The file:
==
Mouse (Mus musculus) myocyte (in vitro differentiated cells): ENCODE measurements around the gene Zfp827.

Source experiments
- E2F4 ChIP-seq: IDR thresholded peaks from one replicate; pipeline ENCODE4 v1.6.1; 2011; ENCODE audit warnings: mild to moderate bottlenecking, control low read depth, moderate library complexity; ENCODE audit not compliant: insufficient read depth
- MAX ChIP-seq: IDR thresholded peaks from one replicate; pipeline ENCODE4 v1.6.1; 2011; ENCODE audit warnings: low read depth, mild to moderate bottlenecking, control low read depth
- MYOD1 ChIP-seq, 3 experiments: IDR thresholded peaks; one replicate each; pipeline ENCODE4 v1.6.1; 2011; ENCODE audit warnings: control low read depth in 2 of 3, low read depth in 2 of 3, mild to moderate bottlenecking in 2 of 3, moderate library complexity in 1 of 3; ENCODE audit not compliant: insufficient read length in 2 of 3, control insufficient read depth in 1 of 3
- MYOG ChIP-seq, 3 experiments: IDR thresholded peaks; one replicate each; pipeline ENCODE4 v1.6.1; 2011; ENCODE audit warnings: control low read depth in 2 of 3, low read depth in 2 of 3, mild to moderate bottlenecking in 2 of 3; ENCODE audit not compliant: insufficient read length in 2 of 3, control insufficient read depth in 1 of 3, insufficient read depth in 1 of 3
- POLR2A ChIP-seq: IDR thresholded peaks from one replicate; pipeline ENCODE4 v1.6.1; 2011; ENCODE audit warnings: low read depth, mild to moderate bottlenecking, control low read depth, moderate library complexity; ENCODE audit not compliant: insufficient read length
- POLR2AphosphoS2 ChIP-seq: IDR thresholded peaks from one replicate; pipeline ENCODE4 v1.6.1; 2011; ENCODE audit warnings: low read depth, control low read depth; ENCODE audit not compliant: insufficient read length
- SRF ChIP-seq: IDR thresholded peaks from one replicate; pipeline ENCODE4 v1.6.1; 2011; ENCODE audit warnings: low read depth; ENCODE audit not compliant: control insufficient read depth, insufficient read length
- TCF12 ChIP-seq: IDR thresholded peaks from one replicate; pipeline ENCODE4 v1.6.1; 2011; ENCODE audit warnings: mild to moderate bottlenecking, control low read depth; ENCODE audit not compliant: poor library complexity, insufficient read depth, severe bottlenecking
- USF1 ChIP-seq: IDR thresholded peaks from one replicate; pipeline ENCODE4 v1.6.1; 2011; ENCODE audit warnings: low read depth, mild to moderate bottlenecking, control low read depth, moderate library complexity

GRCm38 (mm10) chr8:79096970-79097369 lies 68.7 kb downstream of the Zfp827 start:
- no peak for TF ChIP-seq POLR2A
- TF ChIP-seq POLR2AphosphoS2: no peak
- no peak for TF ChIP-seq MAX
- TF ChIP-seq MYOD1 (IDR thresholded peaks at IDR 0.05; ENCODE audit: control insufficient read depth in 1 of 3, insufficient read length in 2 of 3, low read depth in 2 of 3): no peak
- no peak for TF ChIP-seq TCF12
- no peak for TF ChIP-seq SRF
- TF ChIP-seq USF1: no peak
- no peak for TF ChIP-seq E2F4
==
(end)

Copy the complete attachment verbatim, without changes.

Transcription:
Mouse (Mus musculus) myocyte (in vitro differentiated cells): ENCODE measurements around the gene Zfp827.

Source experiments
- E2F4 ChIP-seq: IDR thresholded peaks from one replicate; pipeline ENCODE4 v1.6.1; 2011; ENCODE audit warnings: mild to moderate bottlenecking, control low read depth, moderate library complexity; ENCODE audit not compliant: insufficient read depth
- MAX ChIP-seq: IDR thresholded peaks from one replicate; pipeline ENCODE4 v1.6.1; 2011; ENCODE audit warnings: low read depth, mild to moderate bottlenecking, control low read depth
- MYOD1 ChIP-seq, 3 experiments: IDR thresholded peaks; one replicate each; pipeline ENCODE4 v1.6.1; 2011; ENCODE audit warnings: control low read depth in 2 of 3, low read depth in 2 of 3, mild to moderate bottlenecking in 2 of 3, moderate library complexity in 1 of 3; ENCODE audit not compliant: insufficient read length in 2 of 3, control insufficient read depth in 1 of 3
- MYOG ChIP-seq, 3 experiments: IDR thresholded peaks; one replicate each; pipeline ENCODE4 v1.6.1; 2011; ENCODE audit warnings: control low read depth in 2 of 3, low read depth in 2 of 3, mild to moderate bottlenecking in 2 of 3; ENCODE audit not compliant: insufficient read length in 2 of 3, control insufficient read depth in 1 of 3, insufficient read depth in 1 of 3
- POLR2A ChIP-seq: IDR thresholded peaks from one replicate; pipeline ENCODE4 v1.6.1; 2011; ENCODE audit warnings: low read depth, mild to moderate bottlenecking, control low read depth, moderate library complexity; ENCODE audit not compliant: insufficient read length
- POLR2AphosphoS2 ChIP-seq: IDR thresholded peaks from one replicate; pipeline ENCODE4 v1.6.1; 2011; ENCODE audit warnings: low read depth, control low read depth; ENCODE audit not compliant: insufficient read length
- SRF ChIP-seq: IDR thresholded peaks from one replicate; pipeline ENCODE4 v1.6.1; 2011; ENCODE audit warnings: low read depth; ENCODE audit not compliant: control insufficient read depth, insufficient read length
- TCF12 ChIP-seq: IDR thresholded peaks from one replicate; pipeline ENCODE4 v1.6.1; 2011; ENCODE audit warnings: mild to moderate bottlenecking, control low read depth; ENCODE audit not compliant: poor library complexity, insufficient read depth, severe bottlenecking
- USF1 ChIP-seq: IDR thresholded peaks from one replicate; pipeline ENCODE4 v1.6.1; 2011; ENCODE audit warnings: low read depth, mild to moderate bottlenecking, control low read depth, moderate library complexity

GRCm38 (mm10) chr8:79096970-79097369 lies 68.7 kb downstream of the Zfp827 start:
- no peak for TF ChIP-seq POLR2A
- TF ChIP-seq POLR2AphosphoS2: no peak
- no peak for TF ChIP-seq MAX
- TF ChIP-seq MYOD1 (IDR thresholded peaks at IDR 0.05; ENCODE audit: control insufficient read depth in 1 of 3, insufficient read length in 2 of 3, low read depth in 2 of 3): no peak
- no peak for TF ChIP-seq TCF12
- no peak for TF ChIP-seq SRF
- TF ChIP-seq USF1: no peak
- no peak for TF ChIP-seq E2F4